The latest travel report offers a history lesson in the art of the siesta and the art of crafting the perfect hammock for that siesta. Our Valarie D'Elia filed the following report.
Siesta: a Spanish word that doesn't need any translation.
"You will look younger for many years, like my mother said, because you have this break and you sleep," says Constantino Urzaiz of Hamacas Merida. "You really close your eyes, you sleep for one hour."
In Mexico, there’s only one setting for a siesta.
"Sleeping in a hammock for Yucatecan families is a must," says "Yarima," a Yucatan tour guide. "In the city, we combine the use of hammocks with beds. If you visit a family in the countryside, you won't sit in a couch. You are going to sit in a hammock.”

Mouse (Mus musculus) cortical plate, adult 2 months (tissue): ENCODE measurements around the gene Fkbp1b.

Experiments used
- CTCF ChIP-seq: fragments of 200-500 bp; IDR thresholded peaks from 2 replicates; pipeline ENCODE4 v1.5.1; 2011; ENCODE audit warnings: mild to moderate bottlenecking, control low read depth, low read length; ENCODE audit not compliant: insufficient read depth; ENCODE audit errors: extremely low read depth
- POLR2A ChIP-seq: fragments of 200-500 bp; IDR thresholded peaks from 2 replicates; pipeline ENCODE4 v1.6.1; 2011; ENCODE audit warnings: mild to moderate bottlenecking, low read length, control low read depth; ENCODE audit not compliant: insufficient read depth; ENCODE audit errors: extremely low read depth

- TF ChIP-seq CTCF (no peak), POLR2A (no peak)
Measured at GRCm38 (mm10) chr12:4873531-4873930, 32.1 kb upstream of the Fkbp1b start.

The tradition of sleeping in a hammock transcends economic borders.
"It doesn't matter if it's a poor house or a middle-class or a rich house," Urzaiz says.
Hammock-making in the Mayan world can trace back to the village of Chumayel, an hour south of the city of Merida.
The owner of "Hamacas Merida" employs 500 families in the village to hand-weave an inventory that rocks people to sleep across the globe.
"The hammocks you see here tomorrow could be in Merida," Urzaiz says. "We pack it there, and the next day, it could be in Japan."
The hammocks from Chumayel are woven mainly from durable nylon, more expensive silk and the most comfortable and breathable of all, cotton.
"One hammock like this one, because it's rope, can take just one day to make like this one," Urzaiz says. "But the other ones with the thin cord could take up to a month to weave."
There is a fine art to getting into a hammock, and that includes always kicking off your sandals.